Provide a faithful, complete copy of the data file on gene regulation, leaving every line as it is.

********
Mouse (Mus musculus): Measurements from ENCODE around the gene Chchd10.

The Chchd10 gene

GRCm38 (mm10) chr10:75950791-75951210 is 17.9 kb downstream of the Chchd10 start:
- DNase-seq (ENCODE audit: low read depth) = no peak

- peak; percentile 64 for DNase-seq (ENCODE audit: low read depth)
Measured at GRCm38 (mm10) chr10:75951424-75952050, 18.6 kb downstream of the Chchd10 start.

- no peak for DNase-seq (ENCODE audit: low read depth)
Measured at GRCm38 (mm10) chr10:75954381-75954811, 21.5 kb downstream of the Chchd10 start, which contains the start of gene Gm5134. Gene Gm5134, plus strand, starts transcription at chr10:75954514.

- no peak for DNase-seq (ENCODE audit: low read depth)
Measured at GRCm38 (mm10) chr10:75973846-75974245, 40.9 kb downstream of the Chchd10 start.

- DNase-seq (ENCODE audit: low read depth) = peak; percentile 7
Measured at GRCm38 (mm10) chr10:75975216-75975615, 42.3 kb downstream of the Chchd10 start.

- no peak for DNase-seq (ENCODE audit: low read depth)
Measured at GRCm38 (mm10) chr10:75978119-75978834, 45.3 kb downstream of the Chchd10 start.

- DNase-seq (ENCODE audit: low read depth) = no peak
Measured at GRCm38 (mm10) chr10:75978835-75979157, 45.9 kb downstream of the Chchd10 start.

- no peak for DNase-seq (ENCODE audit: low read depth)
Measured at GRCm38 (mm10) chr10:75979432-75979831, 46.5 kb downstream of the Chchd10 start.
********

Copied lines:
Mouse (Mus musculus): Measurements from ENCODE around the gene Chchd10.

The Chchd10 gene

GRCm38 (mm10) chr10:75950791-75951210 is 17.9 kb downstream of the Chchd10 start:
- DNase-seq (ENCODE audit: low read depth) = no peak

- peak; percentile 64 for DNase-seq (ENCODE audit: low read depth)
Measured at GRCm38 (mm10) chr10:75951424-75952050, 18.6 kb downstream of the Chchd10 start.

- no peak for DNase-seq (ENCODE audit: low read depth)
Measured at GRCm38 (mm10) chr10:75954381-75954811, 21.5 kb downstream of the Chchd10 start, which contains the start of gene Gm5134. Gene Gm5134, plus strand, starts transcription at chr10:75954514.

- no peak for DNase-seq (ENCODE audit: low read depth)
Measured at GRCm38 (mm10) chr10:75973846-75974245, 40.9 kb downstream of the Chchd10 start.

- DNase-seq (ENCODE audit: low read depth) = peak; percentile 7
Measured at GRCm38 (mm10) chr10:75975216-75975615, 42.3 kb downstream of the Chchd10 start.

- no peak for DNase-seq (ENCODE audit: low read depth)
Measured at GRCm38 (mm10) chr10:75978119-75978834, 45.3 kb downstream of the Chchd10 start.

- DNase-seq (ENCODE audit: low read depth) = no peak
Measured at GRCm38 (mm10) chr10:75978835-75979157, 45.9 kb downstream of the Chchd10 start.

- no peak for DNase-seq (ENCODE audit: low read depth)
Measured at GRCm38 (mm10) chr10:75979432-75979831, 46.5 kb downstream of the Chchd10 start.